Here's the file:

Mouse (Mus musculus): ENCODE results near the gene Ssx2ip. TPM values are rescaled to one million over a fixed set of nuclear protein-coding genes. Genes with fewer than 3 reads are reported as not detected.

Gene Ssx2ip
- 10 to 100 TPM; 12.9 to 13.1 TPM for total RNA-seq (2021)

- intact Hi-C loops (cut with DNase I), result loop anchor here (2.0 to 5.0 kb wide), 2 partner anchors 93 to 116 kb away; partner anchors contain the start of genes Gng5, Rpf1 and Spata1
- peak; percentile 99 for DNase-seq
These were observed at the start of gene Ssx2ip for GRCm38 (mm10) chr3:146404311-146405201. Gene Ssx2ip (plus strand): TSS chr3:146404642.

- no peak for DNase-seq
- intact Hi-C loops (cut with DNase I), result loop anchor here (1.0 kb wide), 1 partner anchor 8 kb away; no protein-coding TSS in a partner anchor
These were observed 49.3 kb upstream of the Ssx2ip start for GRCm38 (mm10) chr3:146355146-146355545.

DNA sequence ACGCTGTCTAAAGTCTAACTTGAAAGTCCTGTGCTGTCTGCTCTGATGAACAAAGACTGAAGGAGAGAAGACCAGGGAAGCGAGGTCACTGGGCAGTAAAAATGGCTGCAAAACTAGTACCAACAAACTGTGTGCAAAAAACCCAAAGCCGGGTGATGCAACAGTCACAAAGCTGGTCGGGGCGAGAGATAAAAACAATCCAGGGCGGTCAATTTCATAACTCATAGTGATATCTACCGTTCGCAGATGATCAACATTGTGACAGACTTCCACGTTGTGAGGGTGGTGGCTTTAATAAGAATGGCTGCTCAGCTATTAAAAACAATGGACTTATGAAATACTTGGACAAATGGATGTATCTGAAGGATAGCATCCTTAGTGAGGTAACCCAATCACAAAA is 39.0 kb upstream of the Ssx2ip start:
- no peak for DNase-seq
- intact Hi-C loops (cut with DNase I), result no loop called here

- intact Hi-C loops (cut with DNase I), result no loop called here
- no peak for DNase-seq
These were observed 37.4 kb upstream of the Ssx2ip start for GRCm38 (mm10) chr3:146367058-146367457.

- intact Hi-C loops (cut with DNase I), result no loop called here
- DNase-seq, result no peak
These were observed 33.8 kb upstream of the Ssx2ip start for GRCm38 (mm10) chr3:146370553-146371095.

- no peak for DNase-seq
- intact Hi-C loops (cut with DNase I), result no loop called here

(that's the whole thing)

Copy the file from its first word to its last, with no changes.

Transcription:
Mouse (Mus musculus): ENCODE results near the gene Ssx2ip. TPM values are rescaled to one million over a fixed set of nuclear protein-coding genes. Genes with fewer than 3 reads are reported as not detected.

Gene Ssx2ip
- 10 to 100 TPM; 12.9 to 13.1 TPM for total RNA-seq (2021)

- intact Hi-C loops (cut with DNase I), result loop anchor here (2.0 to 5.0 kb wide), 2 partner anchors 93 to 116 kb away; partner anchors contain the start of genes Gng5, Rpf1 and Spata1
- peak; percentile 99 for DNase-seq
These were observed at the start of gene Ssx2ip for GRCm38 (mm10) chr3:146404311-146405201. Gene Ssx2ip (plus strand): TSS chr3:146404642.

- no peak for DNase-seq
- intact Hi-C loops (cut with DNase I), result loop anchor here (1.0 kb wide), 1 partner anchor 8 kb away; no protein-coding TSS in a partner anchor
These were observed 49.3 kb upstream of the Ssx2ip start for GRCm38 (mm10) chr3:146355146-146355545.

DNA sequence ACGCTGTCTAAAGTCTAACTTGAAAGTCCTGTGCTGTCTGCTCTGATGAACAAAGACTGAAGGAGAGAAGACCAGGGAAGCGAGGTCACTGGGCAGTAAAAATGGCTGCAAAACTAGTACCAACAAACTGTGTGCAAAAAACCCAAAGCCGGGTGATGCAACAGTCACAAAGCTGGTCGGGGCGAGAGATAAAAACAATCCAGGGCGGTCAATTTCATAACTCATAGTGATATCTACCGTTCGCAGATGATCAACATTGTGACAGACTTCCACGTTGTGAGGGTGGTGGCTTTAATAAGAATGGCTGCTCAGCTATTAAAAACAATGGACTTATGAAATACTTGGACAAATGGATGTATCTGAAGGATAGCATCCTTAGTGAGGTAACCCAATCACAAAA is 39.0 kb upstream of the Ssx2ip start:
- no peak for DNase-seq
- intact Hi-C loops (cut with DNase I), result no loop called here

- intact Hi-C loops (cut with DNase I), result no loop called here
- no peak for DNase-seq
These were observed 37.4 kb upstream of the Ssx2ip start for GRCm38 (mm10) chr3:146367058-146367457.

- intact Hi-C loops (cut with DNase I), result no loop called here
- DNase-seq, result no peak
These were observed 33.8 kb upstream of the Ssx2ip start for GRCm38 (mm10) chr3:146370553-146371095.

- no peak for DNase-seq
- intact Hi-C loops (cut with DNase I), result no loop called here